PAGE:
Time to lose the NHL’s loser point

Written by ECA Review

It’s time for the National Hockey League to get rid of the loser point.

While it may help to keep lousy teams “above .500” and helps to tighten up the standings so more teams have a shot at a playoff berth, the loser point given to a team that loses a game in either overtime or a shootout is an abomination.

Fans of the Calgary Flames, for instance, think their team is performing decently because it had won five more games than it had lost in regulation time.

Twelve other losses, however, came in overtime or a shootout, and the Flames benefitted with 12 extra points, tied with Dallas for most in the league.

Those extra points are loser points.

Or maybe it’s a bonus point. Supporters of the current system say that if 60 minutes of hockey winds up a tie, each team legitimately earns one point, just like it was in the old days before the three-point games came into effect for the 1999-2000 season.

An overtime or shootout win then awards an additional point.

Let’s examine the Flames situation a little closer. As of Feb. 26, the Flames had 27 regulation-time victories and 20 losses. They also had 12 OT or shootout losses, giving them 63 points and a third-place standing in the Western Conference’s wildcard race, two points out of a playoff spot behind wild-card leaders Edmonton and Minnesota.

In essence, though, the Flames had won 27 games and lost 32 and with a record like that, coach Darryl Sutter would be expecting to be fired. But the standings show the Flames have a .559 winning percentage thanks to their league-leading loser point total.

The loser-point system is also an excitement killer and people who run the league should be concerned about that. The last half of third periods of tie games often turn into kitty-bar-the-door snoozefests as teams look forward to getting at least one point and then a chance for a second point in the carnival games they play after 60 minutes.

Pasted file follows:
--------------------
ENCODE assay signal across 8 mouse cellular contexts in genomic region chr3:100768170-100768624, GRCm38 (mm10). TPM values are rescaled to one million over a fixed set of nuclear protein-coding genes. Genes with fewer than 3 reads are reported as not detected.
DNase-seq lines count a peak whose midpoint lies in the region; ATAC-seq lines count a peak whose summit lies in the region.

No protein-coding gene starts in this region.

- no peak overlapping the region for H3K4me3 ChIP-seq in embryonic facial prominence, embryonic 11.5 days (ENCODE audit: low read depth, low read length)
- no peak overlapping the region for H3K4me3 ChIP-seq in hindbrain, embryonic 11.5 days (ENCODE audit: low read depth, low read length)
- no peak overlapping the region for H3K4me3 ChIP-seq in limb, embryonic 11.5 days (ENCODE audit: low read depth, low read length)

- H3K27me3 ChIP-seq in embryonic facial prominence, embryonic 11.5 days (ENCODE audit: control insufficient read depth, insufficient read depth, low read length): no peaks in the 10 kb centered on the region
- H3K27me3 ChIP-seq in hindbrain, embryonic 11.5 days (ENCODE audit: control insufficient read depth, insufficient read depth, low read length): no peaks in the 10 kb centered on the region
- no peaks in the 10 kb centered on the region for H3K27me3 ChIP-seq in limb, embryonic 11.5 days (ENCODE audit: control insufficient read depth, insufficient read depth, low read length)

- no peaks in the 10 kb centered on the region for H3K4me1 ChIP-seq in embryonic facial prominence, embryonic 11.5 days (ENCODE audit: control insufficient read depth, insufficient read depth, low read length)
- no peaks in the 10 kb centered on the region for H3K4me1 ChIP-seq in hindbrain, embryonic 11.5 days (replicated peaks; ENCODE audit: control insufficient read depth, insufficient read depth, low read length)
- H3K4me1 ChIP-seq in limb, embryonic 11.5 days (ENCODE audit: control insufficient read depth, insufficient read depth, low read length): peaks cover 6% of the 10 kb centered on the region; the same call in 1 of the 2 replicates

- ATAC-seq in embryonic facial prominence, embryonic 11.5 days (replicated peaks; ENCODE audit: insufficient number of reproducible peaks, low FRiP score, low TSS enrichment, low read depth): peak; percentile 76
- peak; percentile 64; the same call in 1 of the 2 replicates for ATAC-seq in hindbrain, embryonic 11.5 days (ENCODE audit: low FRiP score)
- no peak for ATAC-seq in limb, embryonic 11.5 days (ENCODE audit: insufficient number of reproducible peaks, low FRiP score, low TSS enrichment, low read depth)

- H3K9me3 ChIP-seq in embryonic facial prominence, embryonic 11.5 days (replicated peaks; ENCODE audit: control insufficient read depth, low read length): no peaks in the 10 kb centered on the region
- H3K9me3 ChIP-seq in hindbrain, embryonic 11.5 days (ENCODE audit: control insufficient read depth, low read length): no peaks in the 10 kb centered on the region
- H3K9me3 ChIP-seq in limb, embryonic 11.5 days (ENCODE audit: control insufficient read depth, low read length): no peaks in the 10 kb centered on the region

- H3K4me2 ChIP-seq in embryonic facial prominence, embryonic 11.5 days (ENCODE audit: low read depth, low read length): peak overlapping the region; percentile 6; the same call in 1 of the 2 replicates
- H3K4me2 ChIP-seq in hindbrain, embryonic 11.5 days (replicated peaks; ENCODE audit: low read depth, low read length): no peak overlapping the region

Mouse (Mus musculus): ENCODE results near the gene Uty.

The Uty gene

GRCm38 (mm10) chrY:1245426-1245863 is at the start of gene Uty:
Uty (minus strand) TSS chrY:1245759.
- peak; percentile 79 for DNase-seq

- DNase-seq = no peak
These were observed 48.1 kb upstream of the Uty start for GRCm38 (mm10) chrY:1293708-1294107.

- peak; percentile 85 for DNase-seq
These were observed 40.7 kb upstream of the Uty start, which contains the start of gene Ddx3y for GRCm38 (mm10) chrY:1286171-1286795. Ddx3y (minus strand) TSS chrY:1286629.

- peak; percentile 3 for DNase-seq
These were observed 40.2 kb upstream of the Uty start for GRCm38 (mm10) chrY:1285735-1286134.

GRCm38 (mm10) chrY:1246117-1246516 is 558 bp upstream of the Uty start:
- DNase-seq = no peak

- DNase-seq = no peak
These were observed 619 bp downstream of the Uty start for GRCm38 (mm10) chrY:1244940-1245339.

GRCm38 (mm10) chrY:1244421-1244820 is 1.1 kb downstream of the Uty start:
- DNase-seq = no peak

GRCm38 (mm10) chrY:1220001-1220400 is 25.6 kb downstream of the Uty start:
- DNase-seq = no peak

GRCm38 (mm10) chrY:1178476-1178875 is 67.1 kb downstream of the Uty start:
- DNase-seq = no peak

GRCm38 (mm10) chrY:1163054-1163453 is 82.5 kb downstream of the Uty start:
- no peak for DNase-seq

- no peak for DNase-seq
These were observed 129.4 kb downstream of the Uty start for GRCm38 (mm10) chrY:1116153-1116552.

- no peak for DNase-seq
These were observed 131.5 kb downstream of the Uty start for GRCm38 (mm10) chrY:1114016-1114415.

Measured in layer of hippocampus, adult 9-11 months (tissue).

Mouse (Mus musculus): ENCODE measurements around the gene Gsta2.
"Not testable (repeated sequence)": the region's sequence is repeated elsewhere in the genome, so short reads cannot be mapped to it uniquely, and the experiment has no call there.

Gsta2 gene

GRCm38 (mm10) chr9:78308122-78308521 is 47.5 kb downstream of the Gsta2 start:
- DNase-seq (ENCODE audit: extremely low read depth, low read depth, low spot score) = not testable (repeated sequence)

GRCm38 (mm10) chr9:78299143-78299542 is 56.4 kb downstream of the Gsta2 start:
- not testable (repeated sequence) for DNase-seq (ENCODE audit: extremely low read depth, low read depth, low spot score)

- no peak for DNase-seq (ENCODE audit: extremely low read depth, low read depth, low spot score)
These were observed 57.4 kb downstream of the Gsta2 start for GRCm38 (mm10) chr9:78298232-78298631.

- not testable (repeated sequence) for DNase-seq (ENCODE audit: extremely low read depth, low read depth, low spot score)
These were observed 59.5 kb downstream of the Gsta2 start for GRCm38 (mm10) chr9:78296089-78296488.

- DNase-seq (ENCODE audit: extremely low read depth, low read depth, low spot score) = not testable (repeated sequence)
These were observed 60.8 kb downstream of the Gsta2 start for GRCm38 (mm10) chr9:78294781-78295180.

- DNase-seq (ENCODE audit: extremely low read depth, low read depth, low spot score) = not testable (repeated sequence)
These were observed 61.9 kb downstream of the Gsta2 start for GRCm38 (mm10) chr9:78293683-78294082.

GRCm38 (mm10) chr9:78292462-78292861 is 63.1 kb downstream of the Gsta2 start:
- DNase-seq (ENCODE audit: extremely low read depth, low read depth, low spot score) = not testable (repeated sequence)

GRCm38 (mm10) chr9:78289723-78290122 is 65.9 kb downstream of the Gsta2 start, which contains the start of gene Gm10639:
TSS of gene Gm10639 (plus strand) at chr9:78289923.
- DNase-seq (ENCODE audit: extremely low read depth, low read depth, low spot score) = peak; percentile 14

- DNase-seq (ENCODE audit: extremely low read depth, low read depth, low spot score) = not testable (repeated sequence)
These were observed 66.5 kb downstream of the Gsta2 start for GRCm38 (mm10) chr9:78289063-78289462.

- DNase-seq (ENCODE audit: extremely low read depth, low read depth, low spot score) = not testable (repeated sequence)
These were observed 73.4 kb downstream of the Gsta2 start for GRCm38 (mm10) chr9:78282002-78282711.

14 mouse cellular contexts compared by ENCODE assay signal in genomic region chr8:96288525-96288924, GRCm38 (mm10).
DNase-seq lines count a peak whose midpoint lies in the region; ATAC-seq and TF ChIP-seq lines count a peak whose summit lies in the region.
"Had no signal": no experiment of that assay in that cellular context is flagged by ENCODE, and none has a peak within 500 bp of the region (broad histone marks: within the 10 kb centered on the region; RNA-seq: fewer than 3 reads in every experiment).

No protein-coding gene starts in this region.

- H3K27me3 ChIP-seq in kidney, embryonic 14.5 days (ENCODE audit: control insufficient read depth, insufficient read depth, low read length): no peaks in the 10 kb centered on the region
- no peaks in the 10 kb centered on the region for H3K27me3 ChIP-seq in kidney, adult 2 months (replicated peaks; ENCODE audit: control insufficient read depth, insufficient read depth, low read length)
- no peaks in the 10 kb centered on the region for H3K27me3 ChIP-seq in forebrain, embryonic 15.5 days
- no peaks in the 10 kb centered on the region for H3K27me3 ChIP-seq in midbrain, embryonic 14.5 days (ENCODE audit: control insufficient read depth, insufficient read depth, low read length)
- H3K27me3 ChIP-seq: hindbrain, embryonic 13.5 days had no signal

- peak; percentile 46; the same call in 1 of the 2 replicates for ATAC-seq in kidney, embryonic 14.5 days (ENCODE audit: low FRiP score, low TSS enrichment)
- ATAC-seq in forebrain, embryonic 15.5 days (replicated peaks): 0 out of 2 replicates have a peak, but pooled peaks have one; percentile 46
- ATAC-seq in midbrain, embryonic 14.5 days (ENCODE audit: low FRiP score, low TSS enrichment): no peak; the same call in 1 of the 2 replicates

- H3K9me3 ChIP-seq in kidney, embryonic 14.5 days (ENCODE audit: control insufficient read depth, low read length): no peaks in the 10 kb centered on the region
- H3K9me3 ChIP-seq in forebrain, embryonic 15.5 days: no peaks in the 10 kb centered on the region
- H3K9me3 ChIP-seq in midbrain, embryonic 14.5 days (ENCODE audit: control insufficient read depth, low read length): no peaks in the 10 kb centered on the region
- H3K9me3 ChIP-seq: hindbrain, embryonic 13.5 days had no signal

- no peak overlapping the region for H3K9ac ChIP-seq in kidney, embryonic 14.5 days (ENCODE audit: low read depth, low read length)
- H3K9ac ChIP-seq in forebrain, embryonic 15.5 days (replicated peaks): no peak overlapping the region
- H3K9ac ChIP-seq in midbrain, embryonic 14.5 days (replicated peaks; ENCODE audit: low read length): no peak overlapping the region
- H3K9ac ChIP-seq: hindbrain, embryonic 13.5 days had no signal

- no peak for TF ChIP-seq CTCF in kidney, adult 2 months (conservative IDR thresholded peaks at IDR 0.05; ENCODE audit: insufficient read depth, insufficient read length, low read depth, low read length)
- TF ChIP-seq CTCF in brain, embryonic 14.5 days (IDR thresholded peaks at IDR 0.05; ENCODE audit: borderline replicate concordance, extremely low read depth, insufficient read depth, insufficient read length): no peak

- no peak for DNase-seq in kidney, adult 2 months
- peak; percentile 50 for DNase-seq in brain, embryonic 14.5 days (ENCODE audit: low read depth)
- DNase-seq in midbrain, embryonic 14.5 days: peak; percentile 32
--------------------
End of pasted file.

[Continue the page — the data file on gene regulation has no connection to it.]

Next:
The NHL is the only professional sports league with such a system. A better setup would be to award three points for a regulation-time win; two points for an overtime win, one point for an overtime loss, and zero points for a 60-minute defeat.

At least that would require teams to go all out in the dying minutes for a win in regulation.

Overall, the loser point offers teams a false sense of success. Fans may be happy with their team’s 30-26-12 record, but a general manager needs no reminder that his team has lost eight more games than it has won.

Loser points are for losers.

Slap shots
• British columnist Alan Tyers did not think much of Full Swing, the Netflix documentary on professional golf: “(Full Swing) shanks it horribly off the tee, into a pond, tries to roll its trousers up and hit the ball out of the pond, falls over into the pond … needs rescuing by a frogman, eventually catches Weil’s Disease and suffers massive organ failure, and dies, horribly …”
• Vancouver comedy guy Steve Burgess, referencing the proliferation of gambling in the world of sports: “I am guessing we’re a year or two away from teams being awarded the Super Bowl only if they cover the spread.”
• Steve Simmons of Sunmedia: “The CFL schedule is a mess. Bo Levi Mitchell, the former Stampeder, doesn’t play in Calgary this season. Cody Fajardo, the former Roughrider, does not play in Saskatchewan. The CFL is a gate-driven business. This is a lost opportunity.”
• Columnist Rob Vanstone in his farewell column in the Regina Leader-Post: “Be assured that dogs are much more popular than sports columnists. As a bonus, dogs can be housebroken.”
• ’Moneyball’ author Michael Lewis, quoting sabermetrician Bill James on former Blue Jay Cecil Fielder’s girth: “Cecil Fielder acknowledges a weight of 261, leaving unanswered the question of what he might weigh if he put his other foot on the scale”
• Golfweek’s  Eamon Lynch, on the latest recruits for LIV golf tour: “The promised signings of seven star players delivered Dean Burmester and Danny Lee, who wouldn’t be considered top-drawer in a one-drawer world. “
• Comedy writer Alex Kaseberg: ‘The Saudi-backed LIV Golf Tour is struggling.  The Saudi LIV Golf tour brought a new and scary meaning to making the cut.”
• RJ Currie of sportsdeke.com: “Reuters reports U.S. scientists have designed an ‘invisibility cloak’ and have had success making things disappear. Who have they been testing it on recently, the Vancouver Canucks?”
• Headline at theonion.com: “New FanDuel ‘Double Play’ Contest Offers Users Chance To Win Back House”
• Another one from theonion.com: “Chiefs Second Super Bowl Win Proves Anything Possible If You Don’t Trade Up To Draft Mitch Trubisky”
Care to comment? Email brucepenton2003@yahoo.ca

by Bruce Penton

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ECA Review